Tag Archives: featured

The Silent Ballet’s Top 50 Tracks of 2018

1) Rhian Sheehan – Between Us and the Dying Star
2) Luca D’alberto – Consequences
3) Kaada – Farewell
4) El Ten Eleven – Phenomenal Problems
5) Peter Broderick – Techno for Lemurs
6) World’s End Girlfriend – Meguri
7) Lena Raine – Resurrections
8) Matt Dunkley – Cycle 9
9) The Eye of Time – Foldings
10) Marika Takeuchi – Roots

11) Haiku Salut – Cold to Crack the Stones
12) Mogwai – Kin
13) Foxhole – After the Walk
14) Jean Michel-Blais – A Heartbeat Away
15) Ilya Beshevli – Déjà Vu
16) GoGo Penguin – Bardo
17) Whale Fall – Holartica
18) by Gunnarson – Granada
19) Spurv – Fra Dypet under Stenen
20) Son Lux – All Directions

21) Slow Meadow – We’re Losing the Moon
22) This Will Destroy You – Weeping Widow
23) Odesza – Loyal
24) Richard J. Birkin/Haiku Salut – All was Calm, All was Bright
25) Hammock – Cliffside
26) Luke Howard – Bear Story II
27) Michael Price – Quarry Bank
28) Young Collective – Rivers
29) Dardust – Sublime
30) Arms and Sleepers – Be This Way (ft Steffallo)

31) Felix Rauber – Between the Lines
32) Henrik Schwarz – Gygylili
33) Feed Me to the Waves – The Permian
34) Hiatus – Youth
35) Lapsihymy – Wonder
36) I am Waiting for You Last Summer – The Great Escape
37) Leech – Melide
38) Jordan Critz – Infinite
39) Floex + Tom Hodge – Prelude I
40) Anna Meredith – Calion

41) Blackbird Blackbird – Underneath it All
42) Kyle Bobby Dunn – The Searchers
43) Sebastian Plano – Purples
44) Yann Tiersen/Anna von Hauswolff – Koad
45) The New Law – Sang Noir and the Nightbringer
46) Schnellertollermeier – Rights
47) Solomon Grey – Departed
48) Autonomy – Glow
49) Steven Gutheinz – Overlander
50) Iskra strings – Arashiyama

Artist of the Week: Kayo Dot – Coffins on Io

On Kayo Dot’s seventh album, the band goes forward by looking back. The unpredictability of the new album shouldn’t surprise longtime fans. Don’t think too much about that one.

To those who are not “in the know,” Kayo Dot is a band that never settles for an established sound, never does things the easy way, and always puts art forward in its music. Thus, the band has attracted quite a cult following, the type of which contains fans who would defend Toby Driver & Co to the death (and, let’s be honest, Kayo Dot fans are really just Driver fans)  — and may actually prefer it that way.

Which is not to say that it’s easy being a Kayo Dot fan. Formed from the ashes of maudlin of the Well, Kayo Dot started off strong with its defining statement and masterpiece, 2003’s Choirs of the Eye on John Zorn’s Tzadik. Although increasingly difficult to pin down, Kayo Dot’s music often attracts descriptors like “experimental,” “avant-garde,” “post-metal,” “jazz,” “art rock,” “progressive,” and so on. Although Choirs was on the always interesting Tzadik, other releases have found a home on the likes of Hydra Head and Robotic Empire, so there’s clearly a lot of variety in the potential fan. One thing that could likely always be said of Driver’s music is that it is challenging and boundary-pushing, perhaps even intriguing. We make no claims about accessibility, and, indeed, over the years Kayo Dot releases seem to be getting more challenging for the casual listener (perhaps a tidbit of note is the rotating cast of characters behind the band, but this merely explains the components of the record rather than the thrust, which undoubtedly rests with Driver).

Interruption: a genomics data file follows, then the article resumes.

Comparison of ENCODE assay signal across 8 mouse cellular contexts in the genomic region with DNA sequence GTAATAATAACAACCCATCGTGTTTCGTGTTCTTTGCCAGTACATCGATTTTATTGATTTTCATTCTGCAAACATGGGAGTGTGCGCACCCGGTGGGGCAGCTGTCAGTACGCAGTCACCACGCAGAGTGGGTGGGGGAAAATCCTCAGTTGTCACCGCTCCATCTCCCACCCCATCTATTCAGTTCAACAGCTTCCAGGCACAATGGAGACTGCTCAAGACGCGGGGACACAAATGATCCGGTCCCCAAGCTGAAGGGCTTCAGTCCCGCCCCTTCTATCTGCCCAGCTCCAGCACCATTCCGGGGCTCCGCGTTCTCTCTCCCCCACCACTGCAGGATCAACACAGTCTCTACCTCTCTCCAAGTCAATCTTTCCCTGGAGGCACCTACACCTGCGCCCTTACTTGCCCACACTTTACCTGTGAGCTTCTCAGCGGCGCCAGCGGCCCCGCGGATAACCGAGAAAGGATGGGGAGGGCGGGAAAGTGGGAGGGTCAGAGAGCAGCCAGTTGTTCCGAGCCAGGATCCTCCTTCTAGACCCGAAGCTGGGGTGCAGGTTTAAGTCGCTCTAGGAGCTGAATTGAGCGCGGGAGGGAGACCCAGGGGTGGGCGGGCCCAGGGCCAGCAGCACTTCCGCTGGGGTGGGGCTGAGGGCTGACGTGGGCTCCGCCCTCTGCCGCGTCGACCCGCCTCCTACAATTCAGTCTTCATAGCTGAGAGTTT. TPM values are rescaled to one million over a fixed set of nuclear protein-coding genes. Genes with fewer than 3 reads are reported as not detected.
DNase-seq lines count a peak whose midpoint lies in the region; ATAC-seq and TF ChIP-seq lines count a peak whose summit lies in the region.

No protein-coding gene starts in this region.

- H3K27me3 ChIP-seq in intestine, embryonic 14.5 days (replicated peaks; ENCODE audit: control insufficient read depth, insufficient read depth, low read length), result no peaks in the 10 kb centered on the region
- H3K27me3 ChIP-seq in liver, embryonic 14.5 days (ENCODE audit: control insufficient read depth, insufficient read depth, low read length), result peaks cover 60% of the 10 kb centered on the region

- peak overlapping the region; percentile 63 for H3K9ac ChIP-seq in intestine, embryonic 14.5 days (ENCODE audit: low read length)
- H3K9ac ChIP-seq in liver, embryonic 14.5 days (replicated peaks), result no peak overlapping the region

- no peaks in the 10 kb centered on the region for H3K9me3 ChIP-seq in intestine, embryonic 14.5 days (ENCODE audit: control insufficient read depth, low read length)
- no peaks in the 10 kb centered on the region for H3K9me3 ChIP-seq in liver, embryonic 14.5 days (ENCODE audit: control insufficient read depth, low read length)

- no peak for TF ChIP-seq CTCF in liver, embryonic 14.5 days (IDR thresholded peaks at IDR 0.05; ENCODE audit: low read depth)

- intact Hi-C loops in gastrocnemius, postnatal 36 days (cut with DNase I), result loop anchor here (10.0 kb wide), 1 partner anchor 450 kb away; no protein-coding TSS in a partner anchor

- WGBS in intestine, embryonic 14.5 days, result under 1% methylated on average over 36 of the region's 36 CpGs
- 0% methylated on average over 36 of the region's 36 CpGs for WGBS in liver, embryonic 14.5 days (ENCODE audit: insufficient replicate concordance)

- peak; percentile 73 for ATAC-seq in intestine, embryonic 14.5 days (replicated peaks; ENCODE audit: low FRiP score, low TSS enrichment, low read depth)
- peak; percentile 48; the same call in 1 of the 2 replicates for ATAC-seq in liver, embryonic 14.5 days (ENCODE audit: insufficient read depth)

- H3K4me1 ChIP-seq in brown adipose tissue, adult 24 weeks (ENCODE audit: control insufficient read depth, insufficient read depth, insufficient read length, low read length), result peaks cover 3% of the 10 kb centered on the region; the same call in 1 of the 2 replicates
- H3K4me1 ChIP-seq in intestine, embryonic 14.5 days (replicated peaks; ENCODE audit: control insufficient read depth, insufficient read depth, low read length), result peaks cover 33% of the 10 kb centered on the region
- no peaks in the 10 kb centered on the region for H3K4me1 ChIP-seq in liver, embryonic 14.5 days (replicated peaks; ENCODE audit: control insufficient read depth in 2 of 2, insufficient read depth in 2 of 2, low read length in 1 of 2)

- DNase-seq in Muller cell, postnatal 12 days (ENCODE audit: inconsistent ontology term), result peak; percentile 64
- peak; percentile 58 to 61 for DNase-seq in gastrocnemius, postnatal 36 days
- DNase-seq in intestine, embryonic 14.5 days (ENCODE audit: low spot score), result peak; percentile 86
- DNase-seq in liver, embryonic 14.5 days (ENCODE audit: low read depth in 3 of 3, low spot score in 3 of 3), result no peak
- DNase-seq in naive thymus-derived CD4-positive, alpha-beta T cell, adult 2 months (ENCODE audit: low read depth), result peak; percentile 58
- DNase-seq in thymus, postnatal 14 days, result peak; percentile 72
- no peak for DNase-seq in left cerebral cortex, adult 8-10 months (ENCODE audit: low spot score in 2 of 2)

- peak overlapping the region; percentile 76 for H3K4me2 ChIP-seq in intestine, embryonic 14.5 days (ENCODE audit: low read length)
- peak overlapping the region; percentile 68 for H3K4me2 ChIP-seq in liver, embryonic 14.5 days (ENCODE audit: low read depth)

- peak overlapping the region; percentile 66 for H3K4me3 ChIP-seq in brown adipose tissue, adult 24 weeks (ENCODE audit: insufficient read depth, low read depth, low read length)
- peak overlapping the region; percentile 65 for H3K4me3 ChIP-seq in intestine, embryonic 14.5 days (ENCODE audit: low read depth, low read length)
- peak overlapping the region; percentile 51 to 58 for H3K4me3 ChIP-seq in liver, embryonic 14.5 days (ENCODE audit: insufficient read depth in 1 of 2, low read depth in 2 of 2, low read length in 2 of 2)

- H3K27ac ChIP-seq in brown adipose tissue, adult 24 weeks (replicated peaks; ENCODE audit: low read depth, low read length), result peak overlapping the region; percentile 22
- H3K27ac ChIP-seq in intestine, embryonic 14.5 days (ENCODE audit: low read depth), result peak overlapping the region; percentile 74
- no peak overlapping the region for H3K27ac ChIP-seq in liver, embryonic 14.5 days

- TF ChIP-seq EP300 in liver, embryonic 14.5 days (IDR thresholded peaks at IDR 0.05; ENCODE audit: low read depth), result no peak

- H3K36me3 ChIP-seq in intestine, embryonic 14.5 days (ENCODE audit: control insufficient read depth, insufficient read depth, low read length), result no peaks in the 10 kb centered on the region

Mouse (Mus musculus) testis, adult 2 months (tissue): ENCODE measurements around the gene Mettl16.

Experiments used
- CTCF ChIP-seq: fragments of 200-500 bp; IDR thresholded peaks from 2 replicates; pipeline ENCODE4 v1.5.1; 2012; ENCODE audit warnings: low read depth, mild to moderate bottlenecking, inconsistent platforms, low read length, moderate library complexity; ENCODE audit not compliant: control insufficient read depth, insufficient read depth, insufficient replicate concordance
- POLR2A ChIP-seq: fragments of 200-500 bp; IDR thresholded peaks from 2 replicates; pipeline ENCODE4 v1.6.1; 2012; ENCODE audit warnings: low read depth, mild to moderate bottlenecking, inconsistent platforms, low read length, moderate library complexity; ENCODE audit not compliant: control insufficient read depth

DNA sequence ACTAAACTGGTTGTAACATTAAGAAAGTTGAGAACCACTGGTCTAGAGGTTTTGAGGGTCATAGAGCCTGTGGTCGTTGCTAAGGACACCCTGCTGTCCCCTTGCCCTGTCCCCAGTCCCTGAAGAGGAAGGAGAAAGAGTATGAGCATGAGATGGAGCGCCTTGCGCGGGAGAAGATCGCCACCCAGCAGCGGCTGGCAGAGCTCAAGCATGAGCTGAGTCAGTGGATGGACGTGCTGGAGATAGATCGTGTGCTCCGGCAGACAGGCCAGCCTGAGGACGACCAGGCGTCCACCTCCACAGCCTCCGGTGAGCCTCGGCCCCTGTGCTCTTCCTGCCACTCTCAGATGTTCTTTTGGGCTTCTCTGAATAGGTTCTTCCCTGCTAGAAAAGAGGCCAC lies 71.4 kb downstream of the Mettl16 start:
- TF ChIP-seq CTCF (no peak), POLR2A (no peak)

Enter Coffins on Io, the band’s latest installment, which takes a left turn down into 80’s avant-garde, film noir, and glam rock. Notably absence is the ear-splitting screaming and metal influences; instead, we’re treated to a melodic affair that many have already begun to label “poppy.” Calling the album “pop” is quite a stretch of the imagination, but it’s certainly clear that Driver is using this album to explore a more listener-friendly sound. Behind the scenes there’s still an unsettling, Lynchian tone that is undeniably one of the trademarks of a Kayo Dot release. The flip from progressive, extreme music to the retrofitted Coffins while still maintaining the band’s essence is quite impressive.

But maybe it shouldn’t be. Driver has clearly been one of music’s more daring and risk seeking composers in the past two decades, so putting together an album like Coffins and making it sound so convincingly twisted is all in a day’s work. Due to the album’s attractive atmosphere and oddly trendy sound, Coffins should strike up interest in a group of entirely new fans for Kayo Dot, but I’d also be surprised if returning fans don’t also find this to be one of Driver’s more noteworthy efforts.

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